Mr. Temporary Deputy Speaker, Sir, I thank the hon. Member and the Chairman of the Departmental Committee on Health for the very genuine concern he has shown on this issue. I share his concern that we should act urgently to provide treatment for cancer patients. It is really sad that somebody suffering from cancer should wait for 30 days to receive attention from Government hospitals. One of the things we were hoping was for the National Social Health Insurance proposal we have made to be put in place so that those who are insured can get treatment from facilities available, for example, at the MP Shah Hospital. This hospital has a modern cancer facility, but the treatment of cancer is so expensive that individual Kenyans cannot afford it. However, if they are insured, they can get access to treatment in a hospital like MP Shah.
On a point of order, Mr. Temporary Deputy Speaker, Sir. You have heard the Minister talk about the National Social Health Insurance Scheme. The Minister should address the immediate concerns of Kenyans. Is he in order to talk about what the Government has not provided in the National Social Health Insurance? What is the immediate mechanism the Government has put in place to address the suffering of the cancer patients? He is not answering the question.
Dr. Monda, you know that is a question and not a point of order. Is there anybody else who wants to take on the Minister?
Thank you, Mr. Temporary Deputy Speaker. You have heard the Minister say that they are doing procurement. I wish he could have gone to the KNH and seen the desperate Kenyans who are waiting for over 30 days to be attended to. The Minister knows for sure that they have money to get the radiotherapy machine as soon as they could but they have decided to pro-long the procurement procedures so that many Kenyans die. Could the Minister tell this House when he will do the procurement so that Kenyans can access this needful treatment?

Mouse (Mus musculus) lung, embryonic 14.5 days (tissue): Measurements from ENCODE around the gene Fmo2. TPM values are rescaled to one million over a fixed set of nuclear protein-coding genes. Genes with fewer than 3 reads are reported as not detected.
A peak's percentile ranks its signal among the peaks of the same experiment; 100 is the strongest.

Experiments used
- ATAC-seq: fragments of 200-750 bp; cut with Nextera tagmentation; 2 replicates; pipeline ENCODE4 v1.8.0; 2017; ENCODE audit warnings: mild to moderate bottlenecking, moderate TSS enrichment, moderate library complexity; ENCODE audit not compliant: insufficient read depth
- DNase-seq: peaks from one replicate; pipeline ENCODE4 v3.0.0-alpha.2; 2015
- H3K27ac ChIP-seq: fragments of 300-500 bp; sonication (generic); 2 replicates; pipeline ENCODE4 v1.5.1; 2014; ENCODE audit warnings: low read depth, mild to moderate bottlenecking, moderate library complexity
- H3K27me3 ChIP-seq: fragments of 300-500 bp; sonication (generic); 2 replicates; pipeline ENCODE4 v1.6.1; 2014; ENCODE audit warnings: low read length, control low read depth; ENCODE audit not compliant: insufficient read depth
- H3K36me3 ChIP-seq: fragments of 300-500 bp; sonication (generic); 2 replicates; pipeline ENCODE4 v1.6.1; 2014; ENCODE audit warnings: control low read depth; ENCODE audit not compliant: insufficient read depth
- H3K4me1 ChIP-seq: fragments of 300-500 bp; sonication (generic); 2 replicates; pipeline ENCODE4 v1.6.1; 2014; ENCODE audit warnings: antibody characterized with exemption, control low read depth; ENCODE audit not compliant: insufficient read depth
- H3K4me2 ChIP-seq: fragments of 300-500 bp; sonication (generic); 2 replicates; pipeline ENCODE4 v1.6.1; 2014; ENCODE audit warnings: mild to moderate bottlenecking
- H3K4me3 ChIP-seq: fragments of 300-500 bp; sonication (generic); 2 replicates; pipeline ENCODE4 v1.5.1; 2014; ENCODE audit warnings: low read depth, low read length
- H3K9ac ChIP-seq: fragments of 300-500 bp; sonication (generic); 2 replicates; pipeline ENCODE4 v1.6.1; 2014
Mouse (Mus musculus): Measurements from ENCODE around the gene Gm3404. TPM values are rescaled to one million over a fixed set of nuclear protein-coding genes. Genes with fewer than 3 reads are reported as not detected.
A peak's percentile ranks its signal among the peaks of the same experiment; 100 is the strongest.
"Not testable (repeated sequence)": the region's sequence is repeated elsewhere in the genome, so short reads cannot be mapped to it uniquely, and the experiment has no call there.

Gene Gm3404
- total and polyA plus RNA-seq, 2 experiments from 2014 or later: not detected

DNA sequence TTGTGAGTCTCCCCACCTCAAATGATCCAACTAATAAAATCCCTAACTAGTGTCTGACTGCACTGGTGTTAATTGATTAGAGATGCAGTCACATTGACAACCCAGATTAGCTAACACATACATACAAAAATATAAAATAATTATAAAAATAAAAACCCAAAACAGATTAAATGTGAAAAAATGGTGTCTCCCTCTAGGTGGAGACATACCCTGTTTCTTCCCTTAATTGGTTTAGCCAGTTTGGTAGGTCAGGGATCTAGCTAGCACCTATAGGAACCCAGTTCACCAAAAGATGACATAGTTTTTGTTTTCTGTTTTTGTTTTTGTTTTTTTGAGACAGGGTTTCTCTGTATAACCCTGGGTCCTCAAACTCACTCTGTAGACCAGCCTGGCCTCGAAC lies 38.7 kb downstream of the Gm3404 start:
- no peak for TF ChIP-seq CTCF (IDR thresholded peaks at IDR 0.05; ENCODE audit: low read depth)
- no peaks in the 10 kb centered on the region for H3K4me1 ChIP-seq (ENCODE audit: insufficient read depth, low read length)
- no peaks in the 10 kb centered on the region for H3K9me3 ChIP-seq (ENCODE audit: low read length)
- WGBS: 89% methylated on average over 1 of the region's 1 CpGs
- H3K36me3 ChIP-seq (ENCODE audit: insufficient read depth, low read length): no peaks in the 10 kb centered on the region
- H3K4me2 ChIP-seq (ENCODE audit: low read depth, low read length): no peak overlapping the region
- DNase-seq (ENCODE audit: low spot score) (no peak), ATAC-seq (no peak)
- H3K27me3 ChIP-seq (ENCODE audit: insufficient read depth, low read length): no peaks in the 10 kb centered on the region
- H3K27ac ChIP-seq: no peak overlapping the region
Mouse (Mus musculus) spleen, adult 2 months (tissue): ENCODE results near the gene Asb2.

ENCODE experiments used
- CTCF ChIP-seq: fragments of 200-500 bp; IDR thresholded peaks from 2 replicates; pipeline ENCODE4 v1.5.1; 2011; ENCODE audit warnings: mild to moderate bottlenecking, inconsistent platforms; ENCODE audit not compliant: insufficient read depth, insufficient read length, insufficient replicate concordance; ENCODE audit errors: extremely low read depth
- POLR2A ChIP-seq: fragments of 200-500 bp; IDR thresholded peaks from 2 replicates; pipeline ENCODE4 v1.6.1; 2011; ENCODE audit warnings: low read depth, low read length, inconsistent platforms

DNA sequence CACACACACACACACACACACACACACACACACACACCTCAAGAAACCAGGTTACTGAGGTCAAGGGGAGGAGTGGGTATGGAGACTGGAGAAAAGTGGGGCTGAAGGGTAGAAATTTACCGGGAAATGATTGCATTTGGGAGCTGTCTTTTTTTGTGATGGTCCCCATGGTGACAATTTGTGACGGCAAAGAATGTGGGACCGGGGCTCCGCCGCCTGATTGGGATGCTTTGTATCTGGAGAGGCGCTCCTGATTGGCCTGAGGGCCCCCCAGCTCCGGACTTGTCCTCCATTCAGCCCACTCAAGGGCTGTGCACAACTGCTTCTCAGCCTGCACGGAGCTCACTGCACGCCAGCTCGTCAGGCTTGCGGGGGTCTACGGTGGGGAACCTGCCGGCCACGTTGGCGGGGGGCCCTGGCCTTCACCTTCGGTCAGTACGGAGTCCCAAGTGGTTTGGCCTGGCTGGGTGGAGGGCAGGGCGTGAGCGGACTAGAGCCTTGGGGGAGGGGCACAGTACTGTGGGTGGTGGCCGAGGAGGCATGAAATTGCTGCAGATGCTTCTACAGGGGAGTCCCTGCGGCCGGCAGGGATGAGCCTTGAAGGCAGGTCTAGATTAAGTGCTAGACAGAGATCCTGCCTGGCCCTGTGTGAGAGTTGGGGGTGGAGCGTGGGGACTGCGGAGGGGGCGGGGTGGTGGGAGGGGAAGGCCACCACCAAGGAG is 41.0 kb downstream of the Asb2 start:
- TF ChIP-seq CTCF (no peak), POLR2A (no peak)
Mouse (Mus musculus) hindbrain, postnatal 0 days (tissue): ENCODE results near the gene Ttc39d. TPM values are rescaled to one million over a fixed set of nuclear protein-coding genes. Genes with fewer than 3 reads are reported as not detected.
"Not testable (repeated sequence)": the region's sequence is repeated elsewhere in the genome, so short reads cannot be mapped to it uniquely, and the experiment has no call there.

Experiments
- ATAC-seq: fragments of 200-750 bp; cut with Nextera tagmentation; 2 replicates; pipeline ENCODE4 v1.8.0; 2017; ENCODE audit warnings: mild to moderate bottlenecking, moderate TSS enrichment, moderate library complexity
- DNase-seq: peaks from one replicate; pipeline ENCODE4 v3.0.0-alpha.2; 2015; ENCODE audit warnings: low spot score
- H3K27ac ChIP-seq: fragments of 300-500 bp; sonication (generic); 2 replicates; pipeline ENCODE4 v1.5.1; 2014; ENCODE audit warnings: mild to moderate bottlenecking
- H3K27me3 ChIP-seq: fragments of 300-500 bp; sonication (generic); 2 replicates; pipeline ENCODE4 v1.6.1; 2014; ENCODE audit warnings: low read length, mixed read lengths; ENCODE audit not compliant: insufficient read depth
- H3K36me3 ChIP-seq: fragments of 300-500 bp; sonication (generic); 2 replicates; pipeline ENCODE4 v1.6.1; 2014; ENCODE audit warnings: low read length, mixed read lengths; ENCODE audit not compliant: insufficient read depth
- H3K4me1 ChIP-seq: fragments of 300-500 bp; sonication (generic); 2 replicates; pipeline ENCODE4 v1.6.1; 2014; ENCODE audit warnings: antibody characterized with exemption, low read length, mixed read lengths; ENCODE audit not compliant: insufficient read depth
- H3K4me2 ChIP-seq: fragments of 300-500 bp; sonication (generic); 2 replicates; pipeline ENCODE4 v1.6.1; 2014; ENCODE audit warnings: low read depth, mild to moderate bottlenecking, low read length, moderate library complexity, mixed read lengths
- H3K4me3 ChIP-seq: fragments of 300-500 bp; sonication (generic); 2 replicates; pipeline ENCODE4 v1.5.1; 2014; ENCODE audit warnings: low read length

Mr. Temporary Deputy Speaker, Sir, we are really doing our best to make sure that we have this facility at the KNH operating by February, next year. Secondly, in order to have the Cobalt machine, you need the concurrence and corroboration with the International Atomic Energy Agency. We are in communication with this Agency. A team went to Austria in September, this year. The team was lead by the Permanent Secretary. I met our Ambassador to Vienna in New York last week and discussed the same thing. So, we are moving with all speed to ensure that these facilities are operational. I have said that we only have four cancer specialists in Kenya at the moment. At the moment, we are training eight medical doctors from provincial hospitals at the KNH for radiation specialization so that they can have some knowledge of oncology and radiation oncology. They are currently training to provide cancer treatment in the two satellite stations we have opened at Mombasa and Kisumu so that the KNH does not have the only facility for cancer treatment. Plans are underway to train other technical staff in the field, namely medical, physical and therapy technologists that can handle this matter. A cancer treatment is something that cannot be done overnight. People must be trained and equipment must be bought. Since I came into the Ministry, the equipment available was broken down but we have rehabilitated the one in Kisumu and are training people from Kisumu to go and use it. The four specialists who are here travel to Kisumu occasionally to offer treatment there. So, within the short period we had, we have rehabilitated and put in place a plan to offer better cancer treatment. However, I would not like the hon. Member to take lightly the issue of insurance. This is because if our people are insured, they can immediately get treatment at the MP Shah Hospital. In order to get treatment at that hospital, you have to pay for it because it is a private facility. You cannot afford that treatment if you are not insured. Very soon I will come to this House with a comprehensive Statement on the cancer issue.